MEDINAH, Illinois (Reuters) - The Ryder Cup has seen many great partnerships but never one quite like Phil Mickelson and Keegan Bradley, who have turned a May-September bromance into golf’s dynamic duo.
Bradley, a fiery rookie and Mickelson, the most experienced member of the American brigade making his ninth appearance at the biennial competition, have developed the type of chemistry rarely seen on a U.S. Ryder Cup team.
With three wins from three matches at stately Medinah Country Club, Mickelson and Bradley have become Ryder Cup rock stars whipping the massive galleries into a frenzy with every high-five and fist-pump.
Europe has produced the Ryder Cup’s most memorable and enduring partnerships with the pairing of Spanish giants Seve Ballesteros and Jose Maria Olazabal at the top of the list.
Olazabal, Europe’s captain at Medinah and Ballesteros, who died of brain cancer a year ago but remains the inspirational touchstone for Europeans, formed an almost unbeatable partnership, producing an astonishing 11 wins and two halves from 15 matches.
Britons Darren Clarke and Lee Westwood managed six victories out of nine matches and Scotsman Colin Montgomerie and German Bernhard Langer five wins from seven.
But the U.S. has never really come close to developing an iconic partnership, Arnold Palmer and Gardiner Dickinson were the most successful American pairing, manufacturing five wins from five matches while Jack Nicklaus and Tom Watson were 4-0 together.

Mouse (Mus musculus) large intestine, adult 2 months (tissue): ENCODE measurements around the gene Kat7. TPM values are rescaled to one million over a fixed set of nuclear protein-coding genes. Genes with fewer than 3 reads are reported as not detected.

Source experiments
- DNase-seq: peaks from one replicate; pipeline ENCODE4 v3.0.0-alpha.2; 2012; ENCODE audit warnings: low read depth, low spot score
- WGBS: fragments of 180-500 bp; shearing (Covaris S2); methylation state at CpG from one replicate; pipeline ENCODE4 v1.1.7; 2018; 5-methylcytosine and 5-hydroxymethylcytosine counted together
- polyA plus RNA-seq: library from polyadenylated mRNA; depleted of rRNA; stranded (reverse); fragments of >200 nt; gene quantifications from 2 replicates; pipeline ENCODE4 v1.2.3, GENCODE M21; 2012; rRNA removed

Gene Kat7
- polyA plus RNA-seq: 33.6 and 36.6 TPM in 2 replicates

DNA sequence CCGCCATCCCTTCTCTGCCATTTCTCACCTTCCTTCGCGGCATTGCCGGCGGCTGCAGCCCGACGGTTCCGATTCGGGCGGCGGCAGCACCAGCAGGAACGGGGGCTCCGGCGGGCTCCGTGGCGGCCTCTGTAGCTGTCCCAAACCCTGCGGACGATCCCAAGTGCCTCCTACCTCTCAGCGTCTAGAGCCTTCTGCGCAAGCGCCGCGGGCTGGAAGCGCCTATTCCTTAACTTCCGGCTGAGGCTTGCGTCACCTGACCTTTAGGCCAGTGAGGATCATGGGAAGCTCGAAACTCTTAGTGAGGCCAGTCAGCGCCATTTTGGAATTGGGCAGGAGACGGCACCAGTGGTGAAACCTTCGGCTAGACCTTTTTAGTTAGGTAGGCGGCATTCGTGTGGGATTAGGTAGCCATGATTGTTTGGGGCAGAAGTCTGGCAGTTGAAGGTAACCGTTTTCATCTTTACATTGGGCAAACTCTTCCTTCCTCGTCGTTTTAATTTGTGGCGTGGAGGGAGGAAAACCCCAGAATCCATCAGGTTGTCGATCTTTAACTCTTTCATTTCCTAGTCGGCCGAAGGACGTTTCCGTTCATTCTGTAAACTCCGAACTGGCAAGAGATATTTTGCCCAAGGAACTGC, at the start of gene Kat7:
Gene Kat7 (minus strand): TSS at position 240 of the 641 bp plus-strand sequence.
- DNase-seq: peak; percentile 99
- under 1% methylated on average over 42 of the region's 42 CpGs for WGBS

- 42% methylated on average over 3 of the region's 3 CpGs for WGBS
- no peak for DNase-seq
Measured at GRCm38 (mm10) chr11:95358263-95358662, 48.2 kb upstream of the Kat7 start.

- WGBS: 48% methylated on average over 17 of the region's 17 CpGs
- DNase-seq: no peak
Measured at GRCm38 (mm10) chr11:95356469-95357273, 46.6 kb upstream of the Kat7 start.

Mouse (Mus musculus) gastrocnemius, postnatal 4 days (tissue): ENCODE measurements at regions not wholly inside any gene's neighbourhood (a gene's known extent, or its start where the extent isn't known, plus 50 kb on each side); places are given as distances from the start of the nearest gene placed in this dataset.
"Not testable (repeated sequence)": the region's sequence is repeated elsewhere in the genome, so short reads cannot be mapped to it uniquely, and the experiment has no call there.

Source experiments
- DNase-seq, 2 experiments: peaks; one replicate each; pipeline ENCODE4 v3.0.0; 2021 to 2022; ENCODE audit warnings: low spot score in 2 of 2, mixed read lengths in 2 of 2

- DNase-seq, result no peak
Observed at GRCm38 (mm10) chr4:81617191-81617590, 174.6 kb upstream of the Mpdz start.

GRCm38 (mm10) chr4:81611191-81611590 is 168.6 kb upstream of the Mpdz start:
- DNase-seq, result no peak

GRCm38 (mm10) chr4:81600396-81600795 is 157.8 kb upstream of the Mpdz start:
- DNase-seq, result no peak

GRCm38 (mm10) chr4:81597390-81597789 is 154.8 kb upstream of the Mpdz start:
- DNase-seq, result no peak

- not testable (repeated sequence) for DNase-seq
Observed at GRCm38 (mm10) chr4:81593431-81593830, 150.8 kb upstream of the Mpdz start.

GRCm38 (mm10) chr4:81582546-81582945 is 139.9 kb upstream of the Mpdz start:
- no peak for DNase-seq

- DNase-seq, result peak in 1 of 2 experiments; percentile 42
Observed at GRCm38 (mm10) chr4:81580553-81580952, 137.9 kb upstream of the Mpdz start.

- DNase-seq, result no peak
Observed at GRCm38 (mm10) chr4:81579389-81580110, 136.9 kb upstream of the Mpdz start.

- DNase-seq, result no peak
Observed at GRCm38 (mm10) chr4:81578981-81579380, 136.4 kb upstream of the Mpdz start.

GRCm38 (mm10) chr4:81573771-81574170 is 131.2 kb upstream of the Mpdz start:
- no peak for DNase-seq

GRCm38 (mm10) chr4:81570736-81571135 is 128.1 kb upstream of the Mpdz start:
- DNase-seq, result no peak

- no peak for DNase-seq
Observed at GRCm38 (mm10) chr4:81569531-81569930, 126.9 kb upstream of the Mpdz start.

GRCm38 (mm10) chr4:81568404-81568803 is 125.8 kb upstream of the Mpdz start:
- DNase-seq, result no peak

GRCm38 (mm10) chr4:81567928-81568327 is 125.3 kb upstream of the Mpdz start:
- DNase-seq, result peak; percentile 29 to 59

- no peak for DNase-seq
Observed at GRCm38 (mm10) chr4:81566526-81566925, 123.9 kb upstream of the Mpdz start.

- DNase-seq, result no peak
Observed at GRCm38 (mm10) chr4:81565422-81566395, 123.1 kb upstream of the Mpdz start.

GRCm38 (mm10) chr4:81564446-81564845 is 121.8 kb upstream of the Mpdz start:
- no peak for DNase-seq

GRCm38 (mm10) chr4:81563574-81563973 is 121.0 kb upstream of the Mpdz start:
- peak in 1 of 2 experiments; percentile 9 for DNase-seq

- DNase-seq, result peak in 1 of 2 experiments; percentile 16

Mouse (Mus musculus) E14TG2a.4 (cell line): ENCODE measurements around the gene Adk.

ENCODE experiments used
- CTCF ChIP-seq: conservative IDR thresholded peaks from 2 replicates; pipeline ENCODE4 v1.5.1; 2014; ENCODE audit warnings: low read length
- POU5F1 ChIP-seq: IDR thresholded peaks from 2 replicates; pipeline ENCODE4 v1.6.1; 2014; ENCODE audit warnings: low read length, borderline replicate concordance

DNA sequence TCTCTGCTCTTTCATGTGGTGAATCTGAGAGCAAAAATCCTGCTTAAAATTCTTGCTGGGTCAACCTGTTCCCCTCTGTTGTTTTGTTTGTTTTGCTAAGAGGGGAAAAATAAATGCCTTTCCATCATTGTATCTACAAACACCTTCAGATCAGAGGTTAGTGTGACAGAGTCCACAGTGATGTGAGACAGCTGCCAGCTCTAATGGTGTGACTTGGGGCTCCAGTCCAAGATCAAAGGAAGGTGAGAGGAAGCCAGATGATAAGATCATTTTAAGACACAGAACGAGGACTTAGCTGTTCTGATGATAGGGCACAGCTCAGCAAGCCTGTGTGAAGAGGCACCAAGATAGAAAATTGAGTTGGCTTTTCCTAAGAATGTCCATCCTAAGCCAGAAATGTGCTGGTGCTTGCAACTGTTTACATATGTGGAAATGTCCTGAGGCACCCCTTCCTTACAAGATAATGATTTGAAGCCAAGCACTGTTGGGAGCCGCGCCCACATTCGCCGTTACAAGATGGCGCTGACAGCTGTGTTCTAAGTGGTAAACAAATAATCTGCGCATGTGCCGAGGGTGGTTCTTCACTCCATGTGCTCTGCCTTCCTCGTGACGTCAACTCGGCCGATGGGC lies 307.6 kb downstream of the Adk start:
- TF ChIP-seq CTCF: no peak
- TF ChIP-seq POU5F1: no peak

“Well, certainly not on the American side,” Mickelson told reporters when asked if the Americans had ever had two players so invested in each other.
“The European side has had some great team mates with Seve and Ollie and some others but to be able to share this experience with Keegan and to partake in his great play and experience the Ryder Cup together has been really awesome.”
Bradley made a dazzling Ryder Cup debut on Friday, dropping the clinching putt in a 4&3 win over Briton Luke Donald and Spaniard Sergio Garcia in the foursomes.
Mickelson had the honors in the afternoon fourball landing a pinpoint tee shot at the 17th that ended the match with a handshake and world number one Rory McIlroy and Graeme McDowell conceding a 2&1 defeat.
Bradley and Mickelson then flexed their muscles in Saturday’s foursomes with a record equaling 7&6 thrashing of Britons Lee Westwood and Donald to the thundering approval of the pro-American crowd.
Their margin of victory matched the wins earned by Hale Irwin and Tom Kite over Ken Brown and Des Smyth at the 1979 Ryder Cup, and by Paul Azinger and Mark O’Meara over Nick Faldo and David Gilford in 1991.
With the U.S. up 8-4, captain Davis Love III decided to give his lead pair a rest from Saturday afternoon’s fourball matches to have them fresh for Sunday’s singles.
“Phil gets his break this afternoon and he was asking for his break,” said Love. “After all that great golf, he wanted his break because he knows how important tomorrow is going to be.
“The thing about it is historically and mathematically the guys that have played five matches have not done as well in the singles and we want to make sure we’re rested and focused.”
With 40 PGA Tour wins, including four majors, Mickelson has always been rated as one of the game’s best but has never found anyone capable of bringing out his creativity in Ryder Cup competition, which was reflected in his 11-17-6 record coming into Medinah.
But in Bradley, Mickelson has found a partner who can pull the best out in his game.
“I felt young and it felt great,” said Mickelson. “I love playing with Keegan. (Editing by Julian Linden)